5. Dave R

    Jul 10, 2017 at 9:52 pm

    Really like the look finally a club that looks better than the last bunch they produced.

  6. The Drop Zone

    Jul 10, 2017 at 6:41 pm

    g400max please

  7. Rich Douglas

    Jul 10, 2017 at 5:33 pm

    Nice to see Ping decided to sell Taylormade PSi irons. Ho hum.

    Higher launch angles mitigated by stronger lofts with higher COR. So they go a little farther, in part by fudging the specs so the 8 is really a 7, the 5 is really a 4, etc. The other part is the everyone-is-doing-it speed slots to increase COR.

    None of this is bad. But none of it is new. Except for Ping, that is.

    Still the 17-4 steel. Better get the dot color right, ’cause you ain’t bending them much.

    Having a set add 5 yards, especially when part of those come from jacked-up lofts and longer graphite shafts, is a distinction without a difference. Your game won’t improve a bit with these compared to the previous G series.

    There have been very few real leaps in irons over the past 5 decades:

    — Cast irons (cheap)–Spaulding
    — Cavity backs (forgiving)–Ping
    — U grooves (spin, then banned, but really never left)–Ping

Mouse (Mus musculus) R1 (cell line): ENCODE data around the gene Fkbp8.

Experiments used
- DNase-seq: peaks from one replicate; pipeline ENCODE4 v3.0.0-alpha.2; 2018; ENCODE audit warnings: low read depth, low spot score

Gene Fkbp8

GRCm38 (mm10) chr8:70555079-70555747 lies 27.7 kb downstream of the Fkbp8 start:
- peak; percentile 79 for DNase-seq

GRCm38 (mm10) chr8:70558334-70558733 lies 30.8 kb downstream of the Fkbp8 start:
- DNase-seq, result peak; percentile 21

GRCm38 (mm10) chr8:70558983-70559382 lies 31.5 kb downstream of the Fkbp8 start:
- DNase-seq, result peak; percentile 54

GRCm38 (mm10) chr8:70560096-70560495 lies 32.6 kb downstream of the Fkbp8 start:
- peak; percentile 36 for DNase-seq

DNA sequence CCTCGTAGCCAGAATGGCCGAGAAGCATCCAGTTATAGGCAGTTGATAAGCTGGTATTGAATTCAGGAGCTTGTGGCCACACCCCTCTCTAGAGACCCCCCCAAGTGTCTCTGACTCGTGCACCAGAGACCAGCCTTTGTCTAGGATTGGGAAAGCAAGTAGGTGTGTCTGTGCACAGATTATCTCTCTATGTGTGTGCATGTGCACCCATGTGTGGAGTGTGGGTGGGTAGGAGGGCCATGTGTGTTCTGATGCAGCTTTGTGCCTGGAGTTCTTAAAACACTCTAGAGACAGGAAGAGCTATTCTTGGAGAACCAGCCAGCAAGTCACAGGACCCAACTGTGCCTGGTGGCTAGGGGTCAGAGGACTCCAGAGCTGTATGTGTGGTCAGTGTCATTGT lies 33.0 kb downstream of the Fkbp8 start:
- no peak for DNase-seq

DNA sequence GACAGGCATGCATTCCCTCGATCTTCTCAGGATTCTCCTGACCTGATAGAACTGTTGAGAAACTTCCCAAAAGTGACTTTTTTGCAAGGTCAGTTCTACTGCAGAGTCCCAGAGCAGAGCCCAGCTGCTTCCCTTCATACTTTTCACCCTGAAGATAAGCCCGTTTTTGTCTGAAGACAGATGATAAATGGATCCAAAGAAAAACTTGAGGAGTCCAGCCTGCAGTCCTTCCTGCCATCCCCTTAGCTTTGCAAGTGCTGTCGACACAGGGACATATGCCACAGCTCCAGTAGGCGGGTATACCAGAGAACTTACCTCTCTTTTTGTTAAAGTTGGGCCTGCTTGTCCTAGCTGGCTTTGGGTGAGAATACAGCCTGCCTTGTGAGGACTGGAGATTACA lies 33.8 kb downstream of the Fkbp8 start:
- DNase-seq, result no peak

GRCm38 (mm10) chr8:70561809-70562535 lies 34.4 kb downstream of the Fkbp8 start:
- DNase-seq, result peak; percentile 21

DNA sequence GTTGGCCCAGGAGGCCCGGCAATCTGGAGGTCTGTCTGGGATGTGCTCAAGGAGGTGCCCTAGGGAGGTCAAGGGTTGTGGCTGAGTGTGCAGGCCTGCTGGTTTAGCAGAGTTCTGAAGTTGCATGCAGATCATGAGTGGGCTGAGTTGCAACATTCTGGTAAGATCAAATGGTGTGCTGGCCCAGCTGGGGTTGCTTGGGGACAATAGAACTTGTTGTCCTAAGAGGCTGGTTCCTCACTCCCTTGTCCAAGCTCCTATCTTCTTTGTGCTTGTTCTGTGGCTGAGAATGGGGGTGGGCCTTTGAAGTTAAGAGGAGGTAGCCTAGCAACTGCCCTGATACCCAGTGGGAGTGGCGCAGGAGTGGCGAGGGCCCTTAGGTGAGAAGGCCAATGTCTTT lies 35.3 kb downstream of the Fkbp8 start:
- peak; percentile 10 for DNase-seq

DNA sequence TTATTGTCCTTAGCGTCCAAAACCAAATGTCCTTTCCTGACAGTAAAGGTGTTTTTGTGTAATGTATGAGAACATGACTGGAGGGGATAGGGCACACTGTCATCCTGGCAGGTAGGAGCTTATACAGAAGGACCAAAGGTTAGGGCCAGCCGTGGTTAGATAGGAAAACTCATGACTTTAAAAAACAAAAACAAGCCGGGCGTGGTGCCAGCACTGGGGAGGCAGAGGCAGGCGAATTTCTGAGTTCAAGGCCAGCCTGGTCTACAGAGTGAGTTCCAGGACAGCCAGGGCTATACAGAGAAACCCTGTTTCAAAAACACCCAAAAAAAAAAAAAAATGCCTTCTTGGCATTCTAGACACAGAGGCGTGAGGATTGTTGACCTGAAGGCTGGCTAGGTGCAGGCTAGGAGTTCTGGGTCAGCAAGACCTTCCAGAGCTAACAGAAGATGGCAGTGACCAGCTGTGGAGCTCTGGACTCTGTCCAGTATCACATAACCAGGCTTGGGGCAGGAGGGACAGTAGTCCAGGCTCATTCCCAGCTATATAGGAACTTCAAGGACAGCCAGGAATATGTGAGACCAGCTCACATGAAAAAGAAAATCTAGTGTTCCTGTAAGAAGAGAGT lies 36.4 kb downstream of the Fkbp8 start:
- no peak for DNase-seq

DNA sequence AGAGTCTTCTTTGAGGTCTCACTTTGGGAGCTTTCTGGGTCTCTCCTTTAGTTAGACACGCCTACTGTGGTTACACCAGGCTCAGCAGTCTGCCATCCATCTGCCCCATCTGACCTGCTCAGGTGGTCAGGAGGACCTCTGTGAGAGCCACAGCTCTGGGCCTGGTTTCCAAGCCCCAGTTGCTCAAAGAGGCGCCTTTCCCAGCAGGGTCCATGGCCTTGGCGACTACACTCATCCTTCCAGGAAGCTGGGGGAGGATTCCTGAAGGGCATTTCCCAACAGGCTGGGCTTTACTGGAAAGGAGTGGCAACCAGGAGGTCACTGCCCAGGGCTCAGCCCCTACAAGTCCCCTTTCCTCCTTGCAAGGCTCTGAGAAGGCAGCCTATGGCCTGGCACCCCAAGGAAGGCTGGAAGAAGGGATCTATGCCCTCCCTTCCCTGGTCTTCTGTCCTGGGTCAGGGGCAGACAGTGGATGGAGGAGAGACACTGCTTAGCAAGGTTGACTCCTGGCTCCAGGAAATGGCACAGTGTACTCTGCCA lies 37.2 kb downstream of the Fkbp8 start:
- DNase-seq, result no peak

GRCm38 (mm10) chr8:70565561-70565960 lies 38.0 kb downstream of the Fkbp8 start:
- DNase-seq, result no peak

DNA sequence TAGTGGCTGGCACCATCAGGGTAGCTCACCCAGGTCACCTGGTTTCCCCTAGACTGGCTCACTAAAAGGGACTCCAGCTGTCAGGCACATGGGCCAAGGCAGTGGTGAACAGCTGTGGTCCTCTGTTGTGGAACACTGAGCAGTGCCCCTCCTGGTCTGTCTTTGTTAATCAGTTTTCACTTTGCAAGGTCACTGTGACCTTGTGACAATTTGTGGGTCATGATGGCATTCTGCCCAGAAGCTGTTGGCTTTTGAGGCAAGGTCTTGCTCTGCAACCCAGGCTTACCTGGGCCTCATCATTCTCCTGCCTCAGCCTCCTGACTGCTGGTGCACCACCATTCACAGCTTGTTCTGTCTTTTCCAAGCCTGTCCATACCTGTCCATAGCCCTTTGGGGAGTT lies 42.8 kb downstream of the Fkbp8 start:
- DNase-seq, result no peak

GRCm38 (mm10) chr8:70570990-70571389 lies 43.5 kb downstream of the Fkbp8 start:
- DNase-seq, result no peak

— Cavity backs with forged steel (forgiving and soft)–Hogan Edge
    — Slots (higher MOI and COR)–Taylormade
    — Single-length irons that actually work–Wishon, Cleveland, et al

    That’s the list, I think. These new irons by Ping are a few years late.

    • JThunder

      Jul 10, 2017 at 9:26 pm

      And the point made is what? That every new iron release should have new, groundbreaking tech? Completely, absolutely literally impossible. That new irons should only be released when new tech has been developed? In modern capitalism, essentially impossible. Like every other golf company, they feel pressure to “introduce” new products once or twice every year, replacing their entire lineup more or less every two. If they don’t, they will be the easiest target in the world for competitors’ marketing; Ping has been left behind, Ping is standing still; Don’t play with 5 year old technology… And they would likely lose their tour presence.